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The Top 10 list to an easier calving season

Mother cow and calf.

The chances of a successful and stress-free calving season are redoubled with planning. One part of the plan is advanced preparation for dealing with things that can go wrong once calving is underway. The other is handling the longer-term pieces of brood cow management that avert many common problems, things like nutrition and vaccination. As calving season approaches attention is rivetted on the brood cow knowing an entire year’s production cycle unravells without a healthy calf shadowing a healthy mother as she moves onto spring pasture.

1. Get the notebook out: Careful observation while in the calving barn and notes kept by producers during calving season becomes an important incentive for improvement and a yearlong management tool. Planning starts by understanding where risk resides. Good notes help. Go back and check last year’s notebook. Records help guide experience and needed change on matters like:

a) Choices at upcoming spring bull sales.

b) Tight calving seasons. Pulling cows into a 60- to 90-day calving season reduces the amount of time producers and hired help are “on call” and creates a more uniform calf crop going to fall sales.

c) Calving heifers out four weeks earlier than the cow herd. The practice allows additional time to manage calving higher-risk heifers and a head start for heifers to start cycling, which helps bring them into synch with mature cows so all females have a high possibility of rebreeding when the bulls are turned out.

d) Good records help identify a pattern to problems. Things like, where in calving season were death losses highest? At delivery? Did it involve two-year-old heifers? Answers to these questions might indicate more attention being paid to sire selection and lower birth weight EPDs. Were heifers underdeveloped? A case for better nutritional management. Was the pattern of losses or disease associated with days of age? Age becomes important in differentiating the cause of scours.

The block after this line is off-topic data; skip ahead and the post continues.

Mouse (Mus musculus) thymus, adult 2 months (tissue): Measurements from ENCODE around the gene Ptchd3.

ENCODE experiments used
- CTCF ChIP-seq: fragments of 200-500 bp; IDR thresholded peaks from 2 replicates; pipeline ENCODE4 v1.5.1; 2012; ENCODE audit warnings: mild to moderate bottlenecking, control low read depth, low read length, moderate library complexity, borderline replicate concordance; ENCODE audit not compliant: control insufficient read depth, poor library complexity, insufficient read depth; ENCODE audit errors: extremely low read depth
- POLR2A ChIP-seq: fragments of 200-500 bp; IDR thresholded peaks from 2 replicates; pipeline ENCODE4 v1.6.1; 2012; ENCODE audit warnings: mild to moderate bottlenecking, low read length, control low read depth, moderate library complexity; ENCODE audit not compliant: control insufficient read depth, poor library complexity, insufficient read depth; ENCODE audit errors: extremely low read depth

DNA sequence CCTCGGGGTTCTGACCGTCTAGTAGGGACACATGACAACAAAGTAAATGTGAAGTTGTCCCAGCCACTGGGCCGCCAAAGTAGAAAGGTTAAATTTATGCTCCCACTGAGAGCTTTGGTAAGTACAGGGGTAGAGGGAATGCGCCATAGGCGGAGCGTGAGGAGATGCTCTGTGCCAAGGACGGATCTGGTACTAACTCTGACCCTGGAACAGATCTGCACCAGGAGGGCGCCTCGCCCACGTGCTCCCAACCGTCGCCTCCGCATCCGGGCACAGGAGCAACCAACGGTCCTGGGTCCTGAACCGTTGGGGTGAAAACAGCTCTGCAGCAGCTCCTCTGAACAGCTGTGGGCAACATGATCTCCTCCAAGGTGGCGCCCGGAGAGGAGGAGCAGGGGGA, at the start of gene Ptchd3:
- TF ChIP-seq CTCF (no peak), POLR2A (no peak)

2. Proper nutrition: Make sure brood cow body condition scores (BCS) are maintained in acceptable ranges on the approach to calving season. Body condition scores, often misunderstood and overlooked as an important part of the calving management, ensure two things. First, cows will have enough energy for the laborious task of parturition and lactation, and secondly, BCSs are critical in preparation for rebreeding. The optimum score at fall pregnancy check or start of winter feeding is 3.0. By calving, the optimum BCS for mature cows is 2.5 and 3.0 for first-calf heifers. Thirty days before the start of breeding season the optimum score for all females is 2.5. Reports have shown as much as a 25 per cent reduction in first service conception for thin cows. Flushing the thin cow (BCS 1.5 or less) at calving will not enhance post-calving reproduction, but will improve the quantity of milk as they start nursing. Inadequate nutrition of the cow can adversely affect weaning weight. Reports indicate a five per cent to 25 per cent reduction in adjusted 205-day weaning weight of calves from dams with a body condition of less than 2.0 at calving or from nursing cows losing condition after calving.

More from the Canadian Cattlemen website: Late weaning

3. Be prepared: Go through the equipment checklist: obstetrical chains, calf jack, fresh batteries in flashlights, clean or new esophageal feeders, disinfectants/detergents, pails, boot brushes, washable footwear, etc. It may seem obvious to some, but checking to make sure the calving equipment is where it is supposed to be is time well spent.